Cusco: Inca Trail routes and what you should know about Machu Picchu and surroundings

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The accesses to our wonder were reopened and that is why we offer you a wide range of practical tips that will help you better program your next foray into these beautiful Andean landscapes.The accesses to our wonder were reopened and that is why we offer you a wide range of practical tips that will help you better program your next foray into these beautiful Andean landscapes.

The Inca Trail has different routes. The most requested is the 45 km (most operators do it in 4 days / 3 nights) that starts in Piscacucho (km 82), near Ollantaytambo, which is reached by train or bus. From this point begins the walk through the Cusichaca river gorge to the heights of the town of Huayllambamba. Then you ascend to the Huarmihuañusca pass (at 4,200 m.a.s.l.), considered the highest point of the entire road. In this section the circular ruins of Runkuracay are also visited, as well as an impressive Inca tunnel carved in rock until a step in which snowfalls such as Salkantay and Verónica are appreciated until reaching Puyupatamarca (city of clouds), the Inca ruin most impressive of the journey. Finally, a cloud forest with a diversity of flora and fauna is crossed until reaching the 50 steps that lead to the Intipunku (door of the sun or entrance to Machu Picchu).

 km 82, Piscacucho

For those who have less time, there is a 2-day and one-night stretch known as the Camino Real de los Incas, which starts at km 104 (Chachabamba) and consists of a four-hour walk to Wiñay Wayna (2,700 masl ) and then go through the cloud forest before entering Machu Picchu.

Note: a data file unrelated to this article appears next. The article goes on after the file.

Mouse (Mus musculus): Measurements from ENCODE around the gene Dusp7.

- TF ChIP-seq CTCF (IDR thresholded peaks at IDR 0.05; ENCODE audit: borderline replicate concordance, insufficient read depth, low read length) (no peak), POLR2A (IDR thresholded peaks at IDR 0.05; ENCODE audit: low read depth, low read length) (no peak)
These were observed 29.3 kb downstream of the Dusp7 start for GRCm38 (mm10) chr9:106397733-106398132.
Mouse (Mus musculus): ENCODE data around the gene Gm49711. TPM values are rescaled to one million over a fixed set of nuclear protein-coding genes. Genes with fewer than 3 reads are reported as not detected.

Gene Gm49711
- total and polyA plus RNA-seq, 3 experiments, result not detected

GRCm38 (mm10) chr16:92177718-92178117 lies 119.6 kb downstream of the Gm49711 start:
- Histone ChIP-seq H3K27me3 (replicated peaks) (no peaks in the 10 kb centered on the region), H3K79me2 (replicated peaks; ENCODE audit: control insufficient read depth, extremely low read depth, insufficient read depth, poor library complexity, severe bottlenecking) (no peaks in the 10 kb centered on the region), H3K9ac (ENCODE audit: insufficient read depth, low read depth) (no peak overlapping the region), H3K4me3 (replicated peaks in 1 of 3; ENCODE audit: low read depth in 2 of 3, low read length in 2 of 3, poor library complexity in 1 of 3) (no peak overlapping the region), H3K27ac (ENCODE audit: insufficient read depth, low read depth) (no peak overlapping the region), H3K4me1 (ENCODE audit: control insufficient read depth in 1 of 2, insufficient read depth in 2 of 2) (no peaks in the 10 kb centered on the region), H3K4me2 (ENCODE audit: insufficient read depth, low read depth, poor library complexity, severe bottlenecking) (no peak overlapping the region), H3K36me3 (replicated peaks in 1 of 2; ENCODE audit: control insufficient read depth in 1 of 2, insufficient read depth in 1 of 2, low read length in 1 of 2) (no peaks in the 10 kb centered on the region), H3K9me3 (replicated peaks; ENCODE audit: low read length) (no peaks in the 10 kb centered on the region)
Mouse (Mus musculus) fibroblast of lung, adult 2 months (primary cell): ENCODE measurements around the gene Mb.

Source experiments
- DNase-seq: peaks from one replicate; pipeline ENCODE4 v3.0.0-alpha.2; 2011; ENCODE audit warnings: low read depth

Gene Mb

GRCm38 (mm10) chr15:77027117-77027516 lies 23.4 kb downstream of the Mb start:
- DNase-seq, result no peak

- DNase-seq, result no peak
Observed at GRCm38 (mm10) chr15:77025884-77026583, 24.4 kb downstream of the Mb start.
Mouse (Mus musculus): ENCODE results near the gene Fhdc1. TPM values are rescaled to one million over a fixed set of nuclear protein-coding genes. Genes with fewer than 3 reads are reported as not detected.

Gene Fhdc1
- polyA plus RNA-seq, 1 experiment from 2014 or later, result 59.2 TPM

Chachabamba, Inka Trail 

Another route demanded by visitors is the one that departs from Qoriwayrachina (km 88), as well as the one that starts at Salkantay.


Because only 500 people are allowed to enter a day, it is advisable to make a reservation 4 or 5 months in advance with an authorized agency. Also visit the website to know the availability day by day. The ideal month to travel the Inca Trail is May, as there is little rain and the vegetation is lush. Although the Inca Trail is considered a trekking of moderate difficulty, there are routes that exceed 4,000 m.a.s.l., so it is important to take into account a previous acclimatization.
The visit to the splendid Machu Picchu (old mountain in its translation into Spanish) is one of those trips that one should make at least once in a lifetime. And it is that in its ruins, considered masterpieces of architecture and engineering, until today you can perceive the high degree of perfection achieved by its creators.
Proof of this is the structure presented by this Inca citadel, in which two well-marked areas are distinguished: an agricultural and an urban one, in which we can highlight temples such as the three windows, the sun and the condor, as well as a main square, the Intihuatana, the ceremonial rock and the main residence of the Inca.
The fastest and recommended way to get to Machu Picchu Pueblo (or Aguas Calientes) is by train from Poroy and Ollantaytambo stations. If you are in Cusco, it is best to take a taxi to Poroy (30 minutes from the city). The cost is about S / .30. From here the trains of the Peru Rail company depart that take about three and a half hours to Machu Picchu Pueblo.
Once you have arrived at Machu Picchu Pueblo you have two options to reach the citadel: one is to travel on foot 8 km to the entrance or take a bus (depart every 15 minutes) from 5:30 a.m. until 3:30 p.m. Prices for going up and down to the sanctuary are US $ 17 for foreign adults and US $ 12 for national adults. Please note that you must present your ID or passport when buying your ticket.
To enter the sanctuary of Machu Picchu we recommend you buy the entrance ticket in advance, since the quotas are limited. Once the reservation is made, you have six hours to pay at the offices of the Banco de la Nación or at the Regional Directorate of Culture of Cusco (cash only).